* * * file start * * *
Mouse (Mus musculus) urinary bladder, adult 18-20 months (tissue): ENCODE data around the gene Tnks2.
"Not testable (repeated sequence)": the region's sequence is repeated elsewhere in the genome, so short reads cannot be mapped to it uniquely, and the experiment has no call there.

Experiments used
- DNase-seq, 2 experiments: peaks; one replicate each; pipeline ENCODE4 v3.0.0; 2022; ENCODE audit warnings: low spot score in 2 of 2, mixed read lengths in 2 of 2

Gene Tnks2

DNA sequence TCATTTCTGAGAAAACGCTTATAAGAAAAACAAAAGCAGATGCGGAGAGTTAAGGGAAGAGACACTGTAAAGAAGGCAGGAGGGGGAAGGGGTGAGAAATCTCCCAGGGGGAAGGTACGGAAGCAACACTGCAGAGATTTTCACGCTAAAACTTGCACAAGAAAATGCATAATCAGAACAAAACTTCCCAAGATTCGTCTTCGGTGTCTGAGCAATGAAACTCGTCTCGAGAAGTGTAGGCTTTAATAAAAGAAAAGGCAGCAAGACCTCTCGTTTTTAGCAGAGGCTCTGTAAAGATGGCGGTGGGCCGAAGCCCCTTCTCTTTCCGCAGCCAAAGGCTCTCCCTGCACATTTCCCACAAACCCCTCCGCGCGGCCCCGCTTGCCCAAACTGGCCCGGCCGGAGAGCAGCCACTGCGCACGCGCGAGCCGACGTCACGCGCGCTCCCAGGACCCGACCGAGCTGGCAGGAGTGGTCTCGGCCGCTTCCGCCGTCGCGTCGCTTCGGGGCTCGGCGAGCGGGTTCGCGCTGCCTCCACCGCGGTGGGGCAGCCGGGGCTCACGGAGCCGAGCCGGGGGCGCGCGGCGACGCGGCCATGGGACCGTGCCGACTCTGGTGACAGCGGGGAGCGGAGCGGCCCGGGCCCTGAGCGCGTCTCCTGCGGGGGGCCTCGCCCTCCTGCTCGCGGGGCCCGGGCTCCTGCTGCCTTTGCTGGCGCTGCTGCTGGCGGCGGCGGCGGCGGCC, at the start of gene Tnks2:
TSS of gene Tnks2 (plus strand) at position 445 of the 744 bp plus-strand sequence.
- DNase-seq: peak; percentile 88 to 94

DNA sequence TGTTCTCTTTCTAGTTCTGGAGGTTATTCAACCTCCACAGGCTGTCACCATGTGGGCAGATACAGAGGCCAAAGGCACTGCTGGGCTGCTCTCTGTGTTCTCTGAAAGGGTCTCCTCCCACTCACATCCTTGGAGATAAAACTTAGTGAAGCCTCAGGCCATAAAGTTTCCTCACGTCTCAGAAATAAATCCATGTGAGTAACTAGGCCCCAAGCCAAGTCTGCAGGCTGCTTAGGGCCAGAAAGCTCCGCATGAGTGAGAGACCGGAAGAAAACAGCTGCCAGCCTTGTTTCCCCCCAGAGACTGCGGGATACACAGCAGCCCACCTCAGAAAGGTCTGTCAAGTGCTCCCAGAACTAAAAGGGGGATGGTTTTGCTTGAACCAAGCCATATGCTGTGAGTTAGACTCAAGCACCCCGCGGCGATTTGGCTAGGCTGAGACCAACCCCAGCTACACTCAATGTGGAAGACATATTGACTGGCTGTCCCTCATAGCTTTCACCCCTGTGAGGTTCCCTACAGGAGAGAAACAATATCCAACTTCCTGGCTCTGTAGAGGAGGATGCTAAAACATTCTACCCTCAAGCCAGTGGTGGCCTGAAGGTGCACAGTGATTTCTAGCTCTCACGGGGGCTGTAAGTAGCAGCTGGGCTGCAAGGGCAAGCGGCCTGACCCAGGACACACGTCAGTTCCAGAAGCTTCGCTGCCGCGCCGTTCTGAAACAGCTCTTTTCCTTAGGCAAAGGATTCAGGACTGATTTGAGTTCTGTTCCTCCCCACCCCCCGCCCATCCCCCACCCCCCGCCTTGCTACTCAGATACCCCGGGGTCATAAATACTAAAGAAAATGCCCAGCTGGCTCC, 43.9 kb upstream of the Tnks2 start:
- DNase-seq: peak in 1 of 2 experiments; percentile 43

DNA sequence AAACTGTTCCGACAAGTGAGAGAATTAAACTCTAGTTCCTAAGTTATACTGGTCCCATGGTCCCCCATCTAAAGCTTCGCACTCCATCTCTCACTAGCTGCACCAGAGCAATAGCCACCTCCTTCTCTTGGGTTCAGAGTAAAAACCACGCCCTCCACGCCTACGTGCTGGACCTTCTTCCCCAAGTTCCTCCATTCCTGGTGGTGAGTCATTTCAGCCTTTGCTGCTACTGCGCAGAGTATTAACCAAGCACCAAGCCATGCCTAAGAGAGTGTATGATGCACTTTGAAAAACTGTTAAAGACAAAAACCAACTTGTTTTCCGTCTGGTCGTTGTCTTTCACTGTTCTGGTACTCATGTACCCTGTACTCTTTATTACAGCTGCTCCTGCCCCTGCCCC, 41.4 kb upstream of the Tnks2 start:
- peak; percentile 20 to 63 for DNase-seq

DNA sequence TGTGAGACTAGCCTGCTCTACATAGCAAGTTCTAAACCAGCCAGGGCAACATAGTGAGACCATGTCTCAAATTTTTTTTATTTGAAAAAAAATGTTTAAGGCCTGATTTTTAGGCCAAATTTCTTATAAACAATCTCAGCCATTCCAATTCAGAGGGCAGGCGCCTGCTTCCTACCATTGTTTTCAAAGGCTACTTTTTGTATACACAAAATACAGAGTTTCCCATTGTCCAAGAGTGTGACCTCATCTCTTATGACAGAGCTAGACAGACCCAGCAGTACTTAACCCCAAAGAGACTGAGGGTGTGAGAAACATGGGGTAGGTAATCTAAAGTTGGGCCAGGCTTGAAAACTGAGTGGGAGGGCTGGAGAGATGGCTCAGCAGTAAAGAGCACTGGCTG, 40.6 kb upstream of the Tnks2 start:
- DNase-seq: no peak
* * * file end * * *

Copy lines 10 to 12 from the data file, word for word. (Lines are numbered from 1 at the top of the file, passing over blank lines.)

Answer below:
- DNase-seq: peak in 1 of 2 experiments; percentile 43

DNA sequence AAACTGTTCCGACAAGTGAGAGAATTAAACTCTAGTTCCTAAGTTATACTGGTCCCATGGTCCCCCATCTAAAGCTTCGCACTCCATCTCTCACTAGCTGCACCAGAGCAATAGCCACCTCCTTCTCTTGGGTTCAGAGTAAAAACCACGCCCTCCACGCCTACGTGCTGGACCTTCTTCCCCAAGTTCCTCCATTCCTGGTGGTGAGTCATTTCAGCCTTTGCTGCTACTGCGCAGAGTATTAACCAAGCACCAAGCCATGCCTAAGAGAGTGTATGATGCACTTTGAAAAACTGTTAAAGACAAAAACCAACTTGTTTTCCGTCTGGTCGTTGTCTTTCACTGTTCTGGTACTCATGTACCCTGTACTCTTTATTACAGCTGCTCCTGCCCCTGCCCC, 41.4 kb upstream of the Tnks2 start:
- peak; percentile 20 to 63 for DNase-seq